Open content materials can be viewed, used or modified freely for any purpose, but usually require attribution, and often have a ShareAlike clause allowing the content to be reused if shared under the same conditions. This is often applied through a widely known open license - for example the Creative Commons Attribution and Creative Commons Attribution ShareAlike licenses.

Some content allows only non-commercial use, but this is generally not considered to be true "open content" as it cannot be used freely for any purpose. Some content licenses have a no derivatives clause, but this is not open content, and could more accurately be called open access.

Public domain content has no restrictions whatsoever, but it is often (e.g. when adding it to Appropedia) regarded as a good thing to still give attribution to public domain content. In an academic, research or journalistic context, not giving attribution to public domain content could be regarded as plagiarism, even if it is not a copyright violation.

The best known example of open content is Wikipedia.

Gratis and libre[edit | edit source]

A contrast is made between "Free As In Beer" and "Free As In Speech," also called gratis and libre.

Gratis means "for nothing," free of charge, even though the good or service has value.

This is sometimes explained with the phrase, "Free as in free beer".

Libre is a word in some languages (from Latin and related to "līberty"), that denotes being free, as in "freedom". The phrases "free as in free speech" and "free as in freedom" are used to explain this.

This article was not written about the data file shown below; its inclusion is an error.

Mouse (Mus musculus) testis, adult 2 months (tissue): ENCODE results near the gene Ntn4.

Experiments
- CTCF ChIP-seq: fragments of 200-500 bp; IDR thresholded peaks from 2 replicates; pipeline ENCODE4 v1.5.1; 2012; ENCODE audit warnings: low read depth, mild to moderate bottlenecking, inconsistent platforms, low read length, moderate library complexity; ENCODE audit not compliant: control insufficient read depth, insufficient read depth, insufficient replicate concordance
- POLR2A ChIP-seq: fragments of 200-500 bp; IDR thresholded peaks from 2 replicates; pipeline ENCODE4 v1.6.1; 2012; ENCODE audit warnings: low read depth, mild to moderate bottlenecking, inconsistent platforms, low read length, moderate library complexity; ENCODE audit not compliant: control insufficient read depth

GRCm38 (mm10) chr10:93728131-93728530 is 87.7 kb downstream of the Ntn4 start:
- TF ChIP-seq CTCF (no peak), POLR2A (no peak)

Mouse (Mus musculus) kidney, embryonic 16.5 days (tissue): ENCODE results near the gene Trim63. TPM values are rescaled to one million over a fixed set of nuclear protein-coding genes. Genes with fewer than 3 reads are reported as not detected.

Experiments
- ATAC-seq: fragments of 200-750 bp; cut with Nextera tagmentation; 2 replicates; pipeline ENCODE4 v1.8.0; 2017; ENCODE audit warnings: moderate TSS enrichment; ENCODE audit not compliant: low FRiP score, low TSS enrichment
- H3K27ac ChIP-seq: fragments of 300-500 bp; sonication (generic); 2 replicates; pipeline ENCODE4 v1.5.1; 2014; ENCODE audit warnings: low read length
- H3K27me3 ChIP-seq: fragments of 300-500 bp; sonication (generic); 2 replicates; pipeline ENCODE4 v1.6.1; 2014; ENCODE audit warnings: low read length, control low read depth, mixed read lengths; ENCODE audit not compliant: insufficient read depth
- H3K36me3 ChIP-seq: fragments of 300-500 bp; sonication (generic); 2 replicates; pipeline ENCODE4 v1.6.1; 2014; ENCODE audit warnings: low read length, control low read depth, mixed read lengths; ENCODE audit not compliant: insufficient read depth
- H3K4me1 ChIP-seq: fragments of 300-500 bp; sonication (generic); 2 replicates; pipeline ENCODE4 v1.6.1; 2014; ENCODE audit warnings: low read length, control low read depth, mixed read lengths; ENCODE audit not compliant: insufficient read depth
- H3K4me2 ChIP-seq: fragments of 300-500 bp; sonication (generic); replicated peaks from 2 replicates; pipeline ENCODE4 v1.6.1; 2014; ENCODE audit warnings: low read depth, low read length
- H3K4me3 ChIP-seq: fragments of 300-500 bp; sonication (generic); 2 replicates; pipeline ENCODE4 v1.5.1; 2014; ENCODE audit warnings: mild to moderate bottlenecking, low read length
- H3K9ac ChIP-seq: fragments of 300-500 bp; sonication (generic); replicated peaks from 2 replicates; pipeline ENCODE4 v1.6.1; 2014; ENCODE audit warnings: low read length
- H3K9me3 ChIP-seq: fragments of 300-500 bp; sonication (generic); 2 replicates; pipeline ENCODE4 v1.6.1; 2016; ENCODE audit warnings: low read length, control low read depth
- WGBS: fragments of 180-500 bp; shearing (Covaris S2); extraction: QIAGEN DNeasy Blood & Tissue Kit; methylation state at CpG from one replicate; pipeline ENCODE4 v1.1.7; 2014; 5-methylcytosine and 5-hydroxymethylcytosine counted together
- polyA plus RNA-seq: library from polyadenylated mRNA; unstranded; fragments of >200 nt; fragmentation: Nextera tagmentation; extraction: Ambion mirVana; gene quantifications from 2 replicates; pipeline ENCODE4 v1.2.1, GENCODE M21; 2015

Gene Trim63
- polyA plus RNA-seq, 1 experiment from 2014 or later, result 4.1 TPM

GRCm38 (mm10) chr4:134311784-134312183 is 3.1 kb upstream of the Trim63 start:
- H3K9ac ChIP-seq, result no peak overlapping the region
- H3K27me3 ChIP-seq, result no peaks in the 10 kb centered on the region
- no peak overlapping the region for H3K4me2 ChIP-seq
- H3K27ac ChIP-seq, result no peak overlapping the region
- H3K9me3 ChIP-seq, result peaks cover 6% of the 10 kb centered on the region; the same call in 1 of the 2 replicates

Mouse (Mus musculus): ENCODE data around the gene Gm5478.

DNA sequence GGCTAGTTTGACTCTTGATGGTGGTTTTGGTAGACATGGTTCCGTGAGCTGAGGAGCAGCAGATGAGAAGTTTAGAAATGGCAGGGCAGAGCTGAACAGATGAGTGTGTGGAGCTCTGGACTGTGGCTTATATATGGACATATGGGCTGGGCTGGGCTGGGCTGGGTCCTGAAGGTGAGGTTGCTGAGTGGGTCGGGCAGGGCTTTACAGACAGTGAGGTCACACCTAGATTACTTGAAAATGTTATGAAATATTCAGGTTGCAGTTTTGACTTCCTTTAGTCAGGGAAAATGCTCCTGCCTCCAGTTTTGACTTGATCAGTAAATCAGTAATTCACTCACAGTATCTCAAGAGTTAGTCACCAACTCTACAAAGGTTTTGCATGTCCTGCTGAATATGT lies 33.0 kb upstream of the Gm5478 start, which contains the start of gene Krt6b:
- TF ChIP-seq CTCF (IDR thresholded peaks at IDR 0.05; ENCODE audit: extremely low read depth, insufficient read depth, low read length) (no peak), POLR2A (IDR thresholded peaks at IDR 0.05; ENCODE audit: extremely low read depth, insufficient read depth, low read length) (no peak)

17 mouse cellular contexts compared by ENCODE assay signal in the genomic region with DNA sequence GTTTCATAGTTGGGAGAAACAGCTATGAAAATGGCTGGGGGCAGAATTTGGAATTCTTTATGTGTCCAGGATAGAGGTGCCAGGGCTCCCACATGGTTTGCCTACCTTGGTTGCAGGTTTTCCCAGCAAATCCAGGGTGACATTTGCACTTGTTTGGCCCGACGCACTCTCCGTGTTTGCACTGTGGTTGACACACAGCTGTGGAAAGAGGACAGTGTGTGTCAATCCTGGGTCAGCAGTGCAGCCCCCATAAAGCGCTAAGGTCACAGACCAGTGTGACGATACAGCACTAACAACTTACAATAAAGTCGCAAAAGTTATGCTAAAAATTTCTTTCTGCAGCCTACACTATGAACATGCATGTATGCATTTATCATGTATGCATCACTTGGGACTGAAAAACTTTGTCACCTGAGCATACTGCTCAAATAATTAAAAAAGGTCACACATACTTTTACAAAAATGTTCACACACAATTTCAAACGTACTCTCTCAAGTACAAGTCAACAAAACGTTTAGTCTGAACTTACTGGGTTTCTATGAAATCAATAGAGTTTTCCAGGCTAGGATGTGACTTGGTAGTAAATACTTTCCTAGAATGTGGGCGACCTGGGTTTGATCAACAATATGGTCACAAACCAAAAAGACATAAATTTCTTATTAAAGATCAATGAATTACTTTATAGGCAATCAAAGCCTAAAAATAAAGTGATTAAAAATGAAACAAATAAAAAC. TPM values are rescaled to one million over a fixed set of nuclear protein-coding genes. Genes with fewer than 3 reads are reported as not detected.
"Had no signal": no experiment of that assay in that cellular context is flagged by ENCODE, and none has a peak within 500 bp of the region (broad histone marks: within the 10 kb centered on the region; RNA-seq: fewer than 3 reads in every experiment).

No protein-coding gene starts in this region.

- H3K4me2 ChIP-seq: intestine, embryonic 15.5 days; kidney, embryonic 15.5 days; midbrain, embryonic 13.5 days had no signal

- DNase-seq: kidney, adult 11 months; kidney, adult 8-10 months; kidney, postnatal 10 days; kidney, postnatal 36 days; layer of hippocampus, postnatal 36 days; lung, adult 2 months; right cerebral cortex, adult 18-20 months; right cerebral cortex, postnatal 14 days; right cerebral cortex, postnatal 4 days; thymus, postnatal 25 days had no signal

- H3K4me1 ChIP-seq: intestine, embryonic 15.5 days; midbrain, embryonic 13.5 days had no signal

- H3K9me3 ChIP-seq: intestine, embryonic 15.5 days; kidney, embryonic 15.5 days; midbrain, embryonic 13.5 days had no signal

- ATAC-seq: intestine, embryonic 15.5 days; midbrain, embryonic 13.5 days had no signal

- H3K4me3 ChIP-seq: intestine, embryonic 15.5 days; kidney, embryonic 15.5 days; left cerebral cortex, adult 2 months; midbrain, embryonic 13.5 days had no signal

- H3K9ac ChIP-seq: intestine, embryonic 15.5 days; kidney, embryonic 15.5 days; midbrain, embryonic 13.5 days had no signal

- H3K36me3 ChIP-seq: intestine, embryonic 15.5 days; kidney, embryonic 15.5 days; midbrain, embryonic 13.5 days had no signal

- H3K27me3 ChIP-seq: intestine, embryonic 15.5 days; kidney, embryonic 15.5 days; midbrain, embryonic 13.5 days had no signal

True "free content" and "free software" is both

Members of the free software community often talk about free as in free speech (libre) and free as in free beer (gratis, gratuit), as the word free in English does not distinguish between these meanings. "Free software" usually means the former.

What free doesn't mean[edit | edit source]

A free license does not mean that the user cannot use it for commercial purposes.[1] However, if the license has a share-alike clause (e.g. CC-by-sa or GFDL), the user who creates a derivative must license the content in the same way and cannot prevent another party from using it as they choose.

Open content versus free content[edit | edit source]

Open content and free content have almost identical meanings, but "free" can be misunderstood to mean "no cost" (gratis).

The name OpenCourseWareW suggests it is open content. However, some of the content has a non-commercial condition and in such cases it is not open in the sense discussed here.

Searching for open content[edit | edit source]

Notes[edit | edit source]

  1. There is the option of a non-commercial clause but such a license is widely considered as not being true "free content".

See also[edit | edit source]

Interwiki links[edit | edit source]

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